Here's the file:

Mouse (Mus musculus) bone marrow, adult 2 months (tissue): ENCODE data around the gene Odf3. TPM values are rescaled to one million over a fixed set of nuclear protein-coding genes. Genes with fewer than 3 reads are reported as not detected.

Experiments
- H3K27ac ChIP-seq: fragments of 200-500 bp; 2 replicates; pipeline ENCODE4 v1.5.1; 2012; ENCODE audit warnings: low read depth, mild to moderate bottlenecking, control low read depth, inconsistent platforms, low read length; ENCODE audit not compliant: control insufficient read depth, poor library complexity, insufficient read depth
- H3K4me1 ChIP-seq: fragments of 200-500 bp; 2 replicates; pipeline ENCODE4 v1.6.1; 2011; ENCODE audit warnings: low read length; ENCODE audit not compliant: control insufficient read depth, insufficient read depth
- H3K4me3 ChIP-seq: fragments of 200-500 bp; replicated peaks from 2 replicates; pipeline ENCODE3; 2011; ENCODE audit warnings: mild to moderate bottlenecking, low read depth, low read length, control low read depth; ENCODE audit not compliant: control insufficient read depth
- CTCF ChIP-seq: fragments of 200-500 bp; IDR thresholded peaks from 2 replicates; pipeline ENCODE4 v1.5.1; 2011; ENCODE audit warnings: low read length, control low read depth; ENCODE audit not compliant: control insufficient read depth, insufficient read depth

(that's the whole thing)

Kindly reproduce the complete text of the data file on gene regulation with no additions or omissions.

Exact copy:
Mouse (Mus musculus) bone marrow, adult 2 months (tissue): ENCODE data around the gene Odf3. TPM values are rescaled to one million over a fixed set of nuclear protein-coding genes. Genes with fewer than 3 reads are reported as not detected.

Experiments
- H3K27ac ChIP-seq: fragments of 200-500 bp; 2 replicates; pipeline ENCODE4 v1.5.1; 2012; ENCODE audit warnings: low read depth, mild to moderate bottlenecking, control low read depth, inconsistent platforms, low read length; ENCODE audit not compliant: control insufficient read depth, poor library complexity, insufficient read depth
- H3K4me1 ChIP-seq: fragments of 200-500 bp; 2 replicates; pipeline ENCODE4 v1.6.1; 2011; ENCODE audit warnings: low read length; ENCODE audit not compliant: control insufficient read depth, insufficient read depth
- H3K4me3 ChIP-seq: fragments of 200-500 bp; replicated peaks from 2 replicates; pipeline ENCODE3; 2011; ENCODE audit warnings: mild to moderate bottlenecking, low read depth, low read length, control low read depth; ENCODE audit not compliant: control insufficient read depth
- CTCF ChIP-seq: fragments of 200-500 bp; IDR thresholded peaks from 2 replicates; pipeline ENCODE4 v1.5.1; 2011; ENCODE audit warnings: low read length, control low read depth; ENCODE audit not compliant: control insufficient read depth, insufficient read depth